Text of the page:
Consumer Confidence Index unchanged in September

by Meat&Poultry Staff
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NEW YORK, NY – Declining sharply in August, the Conference Board Consumer Confidence Index remained essentially the same in September. The Index now stands at 45.4 (1985=100), up slightly from 45.2 in August. The Present Situation Index slipped to 32.5 from 34.3. The Expectations Index climbed to 54.0 from 52.4 last month.

Based on a probability-design random sample, the monthly Consumer Confidence Survey is conducted for The Conference Board by Nielsen. Sept. 15 was the cutoff date for the preliminary results.

“The pessimism that shrouded consumers last month has spilled over into September,” said Lynn Franco, director of The Conference Board Consumer Research Center. “Consumer expectations, which had plummeted in August, posted a marginal gain. However, consumers expressed greater concern about their expected earnings, a sign that does not bode well for spending. In addition, consumers’ assessment of current conditions declined for the fifth consecutive month, a sign that the economic environment remains weak.”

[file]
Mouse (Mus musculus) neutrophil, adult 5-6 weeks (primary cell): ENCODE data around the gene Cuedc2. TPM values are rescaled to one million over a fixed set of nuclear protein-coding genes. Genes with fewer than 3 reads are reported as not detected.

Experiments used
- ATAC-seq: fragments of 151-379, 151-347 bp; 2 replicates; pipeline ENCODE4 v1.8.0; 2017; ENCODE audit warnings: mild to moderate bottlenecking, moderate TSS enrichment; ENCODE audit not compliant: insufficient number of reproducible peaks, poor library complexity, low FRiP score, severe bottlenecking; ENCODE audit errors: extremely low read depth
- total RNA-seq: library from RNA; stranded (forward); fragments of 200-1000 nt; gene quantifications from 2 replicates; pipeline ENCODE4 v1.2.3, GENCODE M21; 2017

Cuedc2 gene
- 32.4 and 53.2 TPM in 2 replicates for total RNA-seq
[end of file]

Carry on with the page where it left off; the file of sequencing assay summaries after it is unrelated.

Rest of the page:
In September, consumers’ assessment of current conditions weakened further. Those claiming business conditions are “good” decreased to 11.7 percent from 14.1 percent, while those claiming business conditions are “bad” remained virtually unchanged at 40.4 percent. Consumers’ appraisal of employment conditions, however, was mixed. People claiming jobs are “hard to get” increased to 50.0 percent from 48.5 percent, while those stating jobs are “plentiful” increased to 5.5 percent from 4.8 percent.

Deteriorating sharply last month, consumers’ short-term outlook improved slightly in September. People expecting business conditions to improve over the next six months decreased to 11.3 percent from 11.8 percent, while those expecting business conditions to worsen declined to 22.6 percent from 24.6 percent.

Consumers were also slightly less pessimistic about the outlook for the job market. Those anticipating more jobs in the months ahead increased to 12.0 percent from 11.8 percent, while those expecting fewer jobs declined to 28.6 percent from 31.2 percent. The proportion of consumers anticipating an increase in their incomes, however, declined to 13.3 percent from 14.3 percent.
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